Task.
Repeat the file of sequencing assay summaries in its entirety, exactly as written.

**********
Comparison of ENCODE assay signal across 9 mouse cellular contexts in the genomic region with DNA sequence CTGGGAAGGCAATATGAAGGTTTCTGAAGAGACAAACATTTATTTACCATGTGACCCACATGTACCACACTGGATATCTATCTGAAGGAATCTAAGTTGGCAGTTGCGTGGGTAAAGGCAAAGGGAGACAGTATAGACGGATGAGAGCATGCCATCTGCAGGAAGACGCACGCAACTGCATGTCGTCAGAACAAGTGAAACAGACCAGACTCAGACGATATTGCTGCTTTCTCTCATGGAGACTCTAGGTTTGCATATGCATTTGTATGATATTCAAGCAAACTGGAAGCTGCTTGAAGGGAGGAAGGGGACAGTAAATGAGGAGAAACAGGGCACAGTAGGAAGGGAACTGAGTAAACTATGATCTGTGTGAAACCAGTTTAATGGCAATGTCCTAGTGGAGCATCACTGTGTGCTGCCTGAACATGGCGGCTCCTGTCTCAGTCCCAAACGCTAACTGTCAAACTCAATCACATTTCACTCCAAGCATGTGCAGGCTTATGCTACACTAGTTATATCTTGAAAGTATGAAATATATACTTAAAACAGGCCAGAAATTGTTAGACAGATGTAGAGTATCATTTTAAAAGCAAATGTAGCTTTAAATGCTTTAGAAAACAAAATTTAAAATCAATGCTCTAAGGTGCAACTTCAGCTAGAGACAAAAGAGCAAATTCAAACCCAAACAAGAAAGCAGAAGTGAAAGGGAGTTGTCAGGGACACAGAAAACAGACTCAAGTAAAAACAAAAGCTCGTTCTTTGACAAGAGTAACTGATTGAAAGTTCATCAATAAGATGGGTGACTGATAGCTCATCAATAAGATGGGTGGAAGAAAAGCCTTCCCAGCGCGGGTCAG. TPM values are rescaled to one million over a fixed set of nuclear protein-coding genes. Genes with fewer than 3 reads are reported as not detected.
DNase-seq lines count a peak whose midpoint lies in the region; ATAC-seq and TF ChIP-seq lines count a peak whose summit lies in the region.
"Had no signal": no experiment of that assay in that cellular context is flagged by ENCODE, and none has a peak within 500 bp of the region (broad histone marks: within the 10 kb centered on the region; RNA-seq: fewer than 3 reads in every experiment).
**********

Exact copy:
Comparison of ENCODE assay signal across 9 mouse cellular contexts in the genomic region with DNA sequence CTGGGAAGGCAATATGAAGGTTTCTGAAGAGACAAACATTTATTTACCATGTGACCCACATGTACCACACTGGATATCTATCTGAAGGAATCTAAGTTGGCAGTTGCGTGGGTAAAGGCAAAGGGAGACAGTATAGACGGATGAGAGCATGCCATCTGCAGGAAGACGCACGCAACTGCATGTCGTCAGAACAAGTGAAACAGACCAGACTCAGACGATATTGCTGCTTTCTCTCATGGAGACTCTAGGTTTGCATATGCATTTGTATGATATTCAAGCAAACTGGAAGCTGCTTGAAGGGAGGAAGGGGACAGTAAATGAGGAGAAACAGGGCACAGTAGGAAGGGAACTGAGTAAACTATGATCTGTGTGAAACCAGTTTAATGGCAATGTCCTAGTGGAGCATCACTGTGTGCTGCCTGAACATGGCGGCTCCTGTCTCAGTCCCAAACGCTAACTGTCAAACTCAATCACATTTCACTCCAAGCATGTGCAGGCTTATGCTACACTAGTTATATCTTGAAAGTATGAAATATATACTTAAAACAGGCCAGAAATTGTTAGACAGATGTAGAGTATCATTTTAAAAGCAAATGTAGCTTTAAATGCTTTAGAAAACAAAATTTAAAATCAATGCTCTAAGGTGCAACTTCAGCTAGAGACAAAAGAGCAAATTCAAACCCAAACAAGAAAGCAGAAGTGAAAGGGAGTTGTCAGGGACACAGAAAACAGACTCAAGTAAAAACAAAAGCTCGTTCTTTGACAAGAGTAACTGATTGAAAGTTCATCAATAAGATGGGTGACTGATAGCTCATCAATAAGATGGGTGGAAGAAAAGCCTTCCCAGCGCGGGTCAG. TPM values are rescaled to one million over a fixed set of nuclear protein-coding genes. Genes with fewer than 3 reads are reported as not detected.
DNase-seq lines count a peak whose midpoint lies in the region; ATAC-seq and TF ChIP-seq lines count a peak whose summit lies in the region.
"Had no signal": no experiment of that assay in that cellular context is flagged by ENCODE, and none has a peak within 500 bp of the region (broad histone marks: within the 10 kb centered on the region; RNA-seq: fewer than 3 reads in every experiment).